Photo Credit: Cedar Spring Wolf
Conference Highlights IV: Community Awards
Award presentations reminded conference attendees time and again just how impactful our community is. NPCA’s 2017 Harris Wofford Global Citizen Award, given annually to an outstanding global leader whose life was influenced by the Peace Corps, was presented to Siotame Drew Havea of Tonga for his work supporting Tongan youth, democracy, and civil society. In his acceptance speech, Havea shared that the Tongan name for Peace Corps translates as “workers of love,” because it is impossible to be a Peace Corps Volunteer without “loving the country you work for.”
This year’s Sargent Shriver Award for Distinguished Humanitarian Service was awarded to Kelly Callahan (RPCV Cote d’Ivoire) in recognition of her tireless efforts over 20 years to eradicate Guinea worm disease and blinding trachoma, both considered to be “neglected tropical diseases” that affect the poorest of the poor. Though unable to accept the award in person, Callahan shared a video of her work in Africa that included a direct address to the Peace Corps Connect audience. She closed with a statement anyone of us could make: “When I went into the Peace Corps, I wanted to positively affect one person’s life. It was my life that I positively affected.”
The 2017 Loret Miller Ruppe Award for Outstanding Community Service, an award for affiliate groups, went to First Coast RPCVs of Jacksonville, Florida. Driven by their commitment to the Peace Corps’ Third Goal and guided by strong leadership, First Coast has far exceeded expectations for not only an NPCA affiliate group, but for any organic community organization. This group shines in many areas but particularly in influencing their members of Congress to support the Peace Corps.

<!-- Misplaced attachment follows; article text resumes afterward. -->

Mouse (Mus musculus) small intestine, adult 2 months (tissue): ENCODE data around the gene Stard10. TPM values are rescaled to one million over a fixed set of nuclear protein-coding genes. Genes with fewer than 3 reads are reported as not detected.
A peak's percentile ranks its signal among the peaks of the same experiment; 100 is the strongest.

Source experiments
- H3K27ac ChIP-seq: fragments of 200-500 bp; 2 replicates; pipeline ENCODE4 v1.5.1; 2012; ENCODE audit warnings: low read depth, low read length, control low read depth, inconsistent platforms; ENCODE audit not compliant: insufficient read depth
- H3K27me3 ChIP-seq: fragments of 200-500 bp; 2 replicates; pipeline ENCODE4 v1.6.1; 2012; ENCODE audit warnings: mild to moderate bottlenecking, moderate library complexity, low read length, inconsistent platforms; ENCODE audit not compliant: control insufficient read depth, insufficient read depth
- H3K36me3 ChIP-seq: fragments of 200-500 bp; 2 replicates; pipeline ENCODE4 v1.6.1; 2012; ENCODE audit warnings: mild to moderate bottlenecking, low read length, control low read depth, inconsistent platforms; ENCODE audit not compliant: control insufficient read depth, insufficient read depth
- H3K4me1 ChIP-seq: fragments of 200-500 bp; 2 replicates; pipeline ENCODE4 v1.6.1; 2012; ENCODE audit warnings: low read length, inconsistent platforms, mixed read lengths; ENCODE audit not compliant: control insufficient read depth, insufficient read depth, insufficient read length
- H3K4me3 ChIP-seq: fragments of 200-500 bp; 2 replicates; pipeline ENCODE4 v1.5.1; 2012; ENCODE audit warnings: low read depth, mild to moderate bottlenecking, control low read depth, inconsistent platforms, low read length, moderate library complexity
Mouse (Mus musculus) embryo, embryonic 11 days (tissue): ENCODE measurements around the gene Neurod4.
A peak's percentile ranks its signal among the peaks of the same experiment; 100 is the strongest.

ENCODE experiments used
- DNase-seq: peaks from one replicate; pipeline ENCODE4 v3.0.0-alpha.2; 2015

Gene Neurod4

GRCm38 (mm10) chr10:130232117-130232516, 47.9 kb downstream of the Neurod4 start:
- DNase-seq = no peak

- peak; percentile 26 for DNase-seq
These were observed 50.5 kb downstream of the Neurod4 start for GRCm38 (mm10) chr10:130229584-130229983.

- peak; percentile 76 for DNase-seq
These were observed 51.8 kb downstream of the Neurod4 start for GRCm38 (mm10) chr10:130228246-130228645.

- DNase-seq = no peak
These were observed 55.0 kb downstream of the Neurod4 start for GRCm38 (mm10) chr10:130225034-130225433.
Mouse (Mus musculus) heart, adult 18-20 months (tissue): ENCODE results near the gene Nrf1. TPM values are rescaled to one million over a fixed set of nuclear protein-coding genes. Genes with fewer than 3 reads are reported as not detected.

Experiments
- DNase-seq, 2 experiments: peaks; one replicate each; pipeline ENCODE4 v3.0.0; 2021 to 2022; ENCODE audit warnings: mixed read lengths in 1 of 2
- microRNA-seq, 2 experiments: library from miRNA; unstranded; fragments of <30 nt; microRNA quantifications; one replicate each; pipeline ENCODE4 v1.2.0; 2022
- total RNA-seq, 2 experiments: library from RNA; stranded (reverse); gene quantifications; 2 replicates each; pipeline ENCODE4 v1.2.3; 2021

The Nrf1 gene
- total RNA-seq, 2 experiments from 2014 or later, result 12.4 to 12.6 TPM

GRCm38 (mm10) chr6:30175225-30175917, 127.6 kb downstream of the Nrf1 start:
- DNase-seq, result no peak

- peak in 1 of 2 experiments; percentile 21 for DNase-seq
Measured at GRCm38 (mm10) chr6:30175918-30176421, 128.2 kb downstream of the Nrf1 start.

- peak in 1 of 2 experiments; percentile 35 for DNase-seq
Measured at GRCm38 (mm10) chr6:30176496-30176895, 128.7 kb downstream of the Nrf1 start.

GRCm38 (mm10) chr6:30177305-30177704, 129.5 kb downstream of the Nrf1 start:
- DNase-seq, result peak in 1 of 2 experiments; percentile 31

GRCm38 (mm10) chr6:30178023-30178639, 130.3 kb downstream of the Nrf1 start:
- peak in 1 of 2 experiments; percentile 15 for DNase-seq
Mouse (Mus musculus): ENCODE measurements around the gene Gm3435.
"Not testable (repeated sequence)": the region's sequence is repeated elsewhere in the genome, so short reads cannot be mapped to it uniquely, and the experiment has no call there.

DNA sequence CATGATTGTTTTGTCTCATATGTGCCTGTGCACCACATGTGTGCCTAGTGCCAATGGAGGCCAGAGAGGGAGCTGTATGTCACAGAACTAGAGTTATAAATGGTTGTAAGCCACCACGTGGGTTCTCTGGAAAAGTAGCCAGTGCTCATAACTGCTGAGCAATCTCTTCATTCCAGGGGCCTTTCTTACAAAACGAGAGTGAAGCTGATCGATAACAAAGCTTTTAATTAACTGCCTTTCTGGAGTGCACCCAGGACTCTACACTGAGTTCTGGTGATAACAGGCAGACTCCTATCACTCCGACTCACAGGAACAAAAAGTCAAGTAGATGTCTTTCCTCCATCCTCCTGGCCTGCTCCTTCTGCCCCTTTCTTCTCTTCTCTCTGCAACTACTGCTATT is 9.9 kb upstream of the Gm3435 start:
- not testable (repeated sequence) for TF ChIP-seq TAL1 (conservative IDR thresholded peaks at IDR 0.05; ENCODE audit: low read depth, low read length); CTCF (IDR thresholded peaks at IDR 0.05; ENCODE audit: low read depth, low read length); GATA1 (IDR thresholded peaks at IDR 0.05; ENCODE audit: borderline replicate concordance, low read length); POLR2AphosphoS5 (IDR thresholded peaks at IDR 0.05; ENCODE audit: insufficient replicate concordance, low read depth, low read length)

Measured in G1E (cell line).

Another outstanding Peace Corps community advocate is recognized annually with the Advocate of the Year Award. This year awardee was Suzanne Smith, who serves as both the president of RPCVs of Colorado as well as their advocacy coordinator. According to her father, Smith’s advocacy tendencies started in middle school when she went to the principal and demanded action for another kid who was being bullied.
Outside of NPCA, more awards recognized the accomplishments of Peace Corps Community members. Peace Corps Writers Awards went to more individuals than can be listed here. And returning to the global context in which award presentations started, NPCA's affiliate group Women of Peace Corps Legacy presented Dr. Dee Aker with the Deborah Harding Women of Achievement Award, which honors a woman or group of women with a Peace Corps connection whose contributions have made a significant difference in the lives of women and girls around the world. Dee Aker, PhD, is a psychological anthropologist and conflict resolution professional with over 40 years of experience working in peacebuilding and conflict transformation in international settings. She is truly a role model for the rest of us.
Get more details about NPCA and Peace Corps community awards on the awards page.